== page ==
Possible relationships between theenvironmental changes and cultural and/or climatic impacts are discussed. Its peninsular exposure to the southwestmonsoon traversing the Indian Ocean and northeastmonsoon traversing the Paciﬁc, as well as its inland andcoastal environs, argue that palaeoenvironmental se-quences from the region should have great potential tocontribute important insights into the climate history for Asia.
Understanding the development of Asia’s mon-soon climate, moreover, is fundamental to understand-ing its role as one controlling factor for the naturalresource base and agriculture for half the world’spopulation (Maxwell and Liu, 2002, p. Until recently, however, no sediment records frommainland Southeast Asia dating from the late Pleisto-cene had been extracted and analyzed for palaeovegeta-tion and other environmental changes.
It thus incorporatesthe ﬁrst of two ‘‘surges’’ in the strength of the southwestmonsoon (Maxwell and Lui, 2002, p.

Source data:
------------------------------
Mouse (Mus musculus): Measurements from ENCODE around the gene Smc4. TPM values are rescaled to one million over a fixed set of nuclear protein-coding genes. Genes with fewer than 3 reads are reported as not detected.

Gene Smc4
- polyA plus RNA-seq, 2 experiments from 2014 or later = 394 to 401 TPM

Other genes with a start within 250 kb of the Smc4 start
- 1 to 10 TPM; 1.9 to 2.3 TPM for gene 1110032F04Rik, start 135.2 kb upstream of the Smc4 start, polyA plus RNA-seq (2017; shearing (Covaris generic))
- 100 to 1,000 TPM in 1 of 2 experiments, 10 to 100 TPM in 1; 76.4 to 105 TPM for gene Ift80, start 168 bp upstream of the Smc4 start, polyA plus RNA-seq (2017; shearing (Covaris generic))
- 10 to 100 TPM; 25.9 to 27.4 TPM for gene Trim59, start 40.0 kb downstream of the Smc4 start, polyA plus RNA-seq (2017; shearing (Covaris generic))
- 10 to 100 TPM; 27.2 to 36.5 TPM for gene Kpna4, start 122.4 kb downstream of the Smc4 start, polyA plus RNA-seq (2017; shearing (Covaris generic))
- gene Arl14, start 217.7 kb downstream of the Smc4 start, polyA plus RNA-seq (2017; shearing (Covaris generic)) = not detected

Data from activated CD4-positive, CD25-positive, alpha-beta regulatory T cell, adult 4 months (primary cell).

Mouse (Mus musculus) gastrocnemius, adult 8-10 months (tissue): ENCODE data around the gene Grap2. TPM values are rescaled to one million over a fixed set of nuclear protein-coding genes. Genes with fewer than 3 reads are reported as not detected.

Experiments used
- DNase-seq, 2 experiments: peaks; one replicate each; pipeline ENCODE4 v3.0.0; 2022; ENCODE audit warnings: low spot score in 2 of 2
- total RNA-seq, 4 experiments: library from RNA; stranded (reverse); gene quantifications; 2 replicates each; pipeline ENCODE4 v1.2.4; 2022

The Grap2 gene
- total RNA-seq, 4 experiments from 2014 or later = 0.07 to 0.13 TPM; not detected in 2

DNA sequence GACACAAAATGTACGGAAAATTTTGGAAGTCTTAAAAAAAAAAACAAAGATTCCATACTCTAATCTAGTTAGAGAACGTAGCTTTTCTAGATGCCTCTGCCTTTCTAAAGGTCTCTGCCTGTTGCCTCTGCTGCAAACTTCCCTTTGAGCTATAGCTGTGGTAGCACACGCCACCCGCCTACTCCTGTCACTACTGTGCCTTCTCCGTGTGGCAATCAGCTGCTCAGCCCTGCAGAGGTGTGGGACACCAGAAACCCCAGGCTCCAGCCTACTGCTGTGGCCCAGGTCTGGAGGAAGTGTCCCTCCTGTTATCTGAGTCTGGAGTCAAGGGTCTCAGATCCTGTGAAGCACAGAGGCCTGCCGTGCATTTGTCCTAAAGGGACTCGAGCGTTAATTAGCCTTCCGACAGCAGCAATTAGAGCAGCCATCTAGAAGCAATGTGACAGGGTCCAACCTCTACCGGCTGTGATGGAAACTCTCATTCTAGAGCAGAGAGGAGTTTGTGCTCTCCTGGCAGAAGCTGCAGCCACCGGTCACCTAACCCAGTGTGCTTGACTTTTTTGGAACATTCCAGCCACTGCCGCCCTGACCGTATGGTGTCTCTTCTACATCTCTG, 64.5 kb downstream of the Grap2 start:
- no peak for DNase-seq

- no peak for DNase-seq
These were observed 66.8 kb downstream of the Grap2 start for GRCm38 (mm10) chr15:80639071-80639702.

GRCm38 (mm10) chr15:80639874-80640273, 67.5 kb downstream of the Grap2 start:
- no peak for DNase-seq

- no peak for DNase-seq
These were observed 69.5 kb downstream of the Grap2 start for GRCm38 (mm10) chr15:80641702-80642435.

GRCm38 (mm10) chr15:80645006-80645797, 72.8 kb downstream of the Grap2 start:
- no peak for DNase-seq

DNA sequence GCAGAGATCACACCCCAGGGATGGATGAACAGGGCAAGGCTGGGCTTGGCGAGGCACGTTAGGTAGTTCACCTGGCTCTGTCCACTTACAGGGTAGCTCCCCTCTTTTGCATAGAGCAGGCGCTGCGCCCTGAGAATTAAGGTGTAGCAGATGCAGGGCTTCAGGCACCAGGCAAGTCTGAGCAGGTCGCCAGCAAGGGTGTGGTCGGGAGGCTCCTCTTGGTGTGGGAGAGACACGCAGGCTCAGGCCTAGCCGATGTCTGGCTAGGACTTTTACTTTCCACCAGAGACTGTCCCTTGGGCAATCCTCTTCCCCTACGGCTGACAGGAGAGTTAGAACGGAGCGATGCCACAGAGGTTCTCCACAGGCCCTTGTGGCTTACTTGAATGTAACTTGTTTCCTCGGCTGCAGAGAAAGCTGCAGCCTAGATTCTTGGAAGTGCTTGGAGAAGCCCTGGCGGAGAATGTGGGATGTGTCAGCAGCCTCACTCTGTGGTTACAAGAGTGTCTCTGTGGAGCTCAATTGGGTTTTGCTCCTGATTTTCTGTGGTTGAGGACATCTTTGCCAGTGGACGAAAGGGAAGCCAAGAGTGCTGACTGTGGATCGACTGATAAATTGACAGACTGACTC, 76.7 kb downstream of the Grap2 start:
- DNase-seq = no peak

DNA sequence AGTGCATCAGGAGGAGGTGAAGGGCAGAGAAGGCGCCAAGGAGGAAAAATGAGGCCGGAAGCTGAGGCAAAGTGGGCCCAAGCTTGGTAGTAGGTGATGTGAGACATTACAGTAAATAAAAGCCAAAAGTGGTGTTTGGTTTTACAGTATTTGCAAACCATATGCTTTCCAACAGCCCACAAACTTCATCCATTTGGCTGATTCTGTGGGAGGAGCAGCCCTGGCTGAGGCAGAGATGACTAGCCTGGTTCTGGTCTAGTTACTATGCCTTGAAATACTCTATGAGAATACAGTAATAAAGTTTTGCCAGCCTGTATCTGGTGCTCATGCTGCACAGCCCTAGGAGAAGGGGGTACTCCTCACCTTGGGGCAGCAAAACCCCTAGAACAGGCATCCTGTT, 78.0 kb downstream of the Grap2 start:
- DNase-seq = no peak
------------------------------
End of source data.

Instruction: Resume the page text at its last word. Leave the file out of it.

at 222–226cm depth(Beta-106538, see Table 1) preceding the beginning of the last glacial maximum.The ‘‘strength’’ of each micro-fossil identiﬁcation, or the conﬁdence the analyst has inthat identiﬁcation, is indicated by the sufﬁxes ‘‘sim.’’(used when a microfossil type is similar , but notidentical, to known microfossil types), ‘‘comp.’’ (themicrofossil is comparable to known types, but there is agreater degree of uncertainty), or ‘‘id.’’ (only used herein binomial classiﬁcations where the analyst wishes toindicate that the identiﬁcation of the genus is certain butthe species is not; e.g., Podocarpus id. A chronology for the three sites is provided by a totalof 18 radiocarbon dates (Table 1).In all cases excludingone (OZC-319), age determinations were based onundifferentiated organic material.Moreover, the environmental context for humanhabitation in mainland Southeast Asia and the natureand magnitude of human impact on the region’senvironments are poorly understood, despite havinglong been the subject of interest and debate amongprehistorians of the region. All rights reserved.doi:10.1016/j.quaint.20 change, primarily from lake sediment cores, in threeareas of Thailand with important prehistoric culturalsequences (Fig. These areas also represent environ-ments that contrast in latitude, altitude, rainfall, andother variables.Only recently have archae-ological data from mainland Southeast Asia, and Thailand speciﬁcally, become sufﬁciently robust thatthe relationship between cultural and environmentalchange can begin to be addressed from empirical bases. In each area, a primary criterion forchoosing a lake for coring was its potential to yield asequence of signiﬁcant, hopefully late Pleistocene-aged,time-depth. Methods Sediment cores were extracted from three lakes in thesouth, north, and northeast of the country (Fig. Coring was conducted by Kealhofer and White, and cores were analyzed forpollen by Penny and Maloney and for phytoliths by Kealhofer.